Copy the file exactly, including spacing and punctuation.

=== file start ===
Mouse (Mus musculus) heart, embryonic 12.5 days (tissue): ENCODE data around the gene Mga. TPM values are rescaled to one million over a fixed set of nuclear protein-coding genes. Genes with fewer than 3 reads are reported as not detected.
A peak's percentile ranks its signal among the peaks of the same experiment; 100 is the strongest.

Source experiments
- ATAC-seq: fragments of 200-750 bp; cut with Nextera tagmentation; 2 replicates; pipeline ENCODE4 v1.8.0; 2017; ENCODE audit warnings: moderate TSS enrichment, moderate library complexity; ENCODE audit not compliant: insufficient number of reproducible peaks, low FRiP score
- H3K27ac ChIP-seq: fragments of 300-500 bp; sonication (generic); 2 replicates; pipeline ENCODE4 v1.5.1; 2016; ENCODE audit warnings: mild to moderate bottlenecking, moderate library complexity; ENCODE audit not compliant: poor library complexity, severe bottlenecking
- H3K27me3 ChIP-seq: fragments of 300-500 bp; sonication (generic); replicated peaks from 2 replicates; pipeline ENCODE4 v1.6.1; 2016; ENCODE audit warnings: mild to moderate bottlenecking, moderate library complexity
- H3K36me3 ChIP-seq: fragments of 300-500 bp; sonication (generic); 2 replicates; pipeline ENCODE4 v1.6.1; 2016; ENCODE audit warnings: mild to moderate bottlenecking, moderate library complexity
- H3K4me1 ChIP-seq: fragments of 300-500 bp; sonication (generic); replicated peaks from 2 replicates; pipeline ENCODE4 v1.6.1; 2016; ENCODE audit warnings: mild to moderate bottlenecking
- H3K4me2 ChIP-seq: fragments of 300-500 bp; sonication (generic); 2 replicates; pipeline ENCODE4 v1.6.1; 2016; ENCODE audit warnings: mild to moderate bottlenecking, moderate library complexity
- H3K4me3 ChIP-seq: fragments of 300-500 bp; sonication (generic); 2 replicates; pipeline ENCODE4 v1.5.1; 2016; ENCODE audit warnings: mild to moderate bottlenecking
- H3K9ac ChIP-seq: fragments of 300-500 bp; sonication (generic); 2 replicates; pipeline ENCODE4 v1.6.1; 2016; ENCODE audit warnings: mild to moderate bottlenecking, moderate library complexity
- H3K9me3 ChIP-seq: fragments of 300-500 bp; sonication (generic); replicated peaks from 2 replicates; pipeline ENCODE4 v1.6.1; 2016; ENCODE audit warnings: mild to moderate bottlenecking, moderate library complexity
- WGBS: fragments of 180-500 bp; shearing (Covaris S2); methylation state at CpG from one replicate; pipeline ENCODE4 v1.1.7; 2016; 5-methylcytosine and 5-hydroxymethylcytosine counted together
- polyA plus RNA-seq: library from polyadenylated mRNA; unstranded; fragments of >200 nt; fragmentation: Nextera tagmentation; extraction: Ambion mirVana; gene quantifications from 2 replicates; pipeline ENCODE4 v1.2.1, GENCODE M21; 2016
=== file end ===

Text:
Mouse (Mus musculus) heart, embryonic 12.5 days (tissue): ENCODE data around the gene Mga. TPM values are rescaled to one million over a fixed set of nuclear protein-coding genes. Genes with fewer than 3 reads are reported as not detected.
A peak's percentile ranks its signal among the peaks of the same experiment; 100 is the strongest.

Source experiments
- ATAC-seq: fragments of 200-750 bp; cut with Nextera tagmentation; 2 replicates; pipeline ENCODE4 v1.8.0; 2017; ENCODE audit warnings: moderate TSS enrichment, moderate library complexity; ENCODE audit not compliant: insufficient number of reproducible peaks, low FRiP score
- H3K27ac ChIP-seq: fragments of 300-500 bp; sonication (generic); 2 replicates; pipeline ENCODE4 v1.5.1; 2016; ENCODE audit warnings: mild to moderate bottlenecking, moderate library complexity; ENCODE audit not compliant: poor library complexity, severe bottlenecking
- H3K27me3 ChIP-seq: fragments of 300-500 bp; sonication (generic); replicated peaks from 2 replicates; pipeline ENCODE4 v1.6.1; 2016; ENCODE audit warnings: mild to moderate bottlenecking, moderate library complexity
- H3K36me3 ChIP-seq: fragments of 300-500 bp; sonication (generic); 2 replicates; pipeline ENCODE4 v1.6.1; 2016; ENCODE audit warnings: mild to moderate bottlenecking, moderate library complexity
- H3K4me1 ChIP-seq: fragments of 300-500 bp; sonication (generic); replicated peaks from 2 replicates; pipeline ENCODE4 v1.6.1; 2016; ENCODE audit warnings: mild to moderate bottlenecking
- H3K4me2 ChIP-seq: fragments of 300-500 bp; sonication (generic); 2 replicates; pipeline ENCODE4 v1.6.1; 2016; ENCODE audit warnings: mild to moderate bottlenecking, moderate library complexity
- H3K4me3 ChIP-seq: fragments of 300-500 bp; sonication (generic); 2 replicates; pipeline ENCODE4 v1.5.1; 2016; ENCODE audit warnings: mild to moderate bottlenecking
- H3K9ac ChIP-seq: fragments of 300-500 bp; sonication (generic); 2 replicates; pipeline ENCODE4 v1.6.1; 2016; ENCODE audit warnings: mild to moderate bottlenecking, moderate library complexity
- H3K9me3 ChIP-seq: fragments of 300-500 bp; sonication (generic); replicated peaks from 2 replicates; pipeline ENCODE4 v1.6.1; 2016; ENCODE audit warnings: mild to moderate bottlenecking, moderate library complexity
- WGBS: fragments of 180-500 bp; shearing (Covaris S2); methylation state at CpG from one replicate; pipeline ENCODE4 v1.1.7; 2016; 5-methylcytosine and 5-hydroxymethylcytosine counted together
- polyA plus RNA-seq: library from polyadenylated mRNA; unstranded; fragments of >200 nt; fragmentation: Nextera tagmentation; extraction: Ambion mirVana; gene quantifications from 2 replicates; pipeline ENCODE4 v1.2.1, GENCODE M21; 2016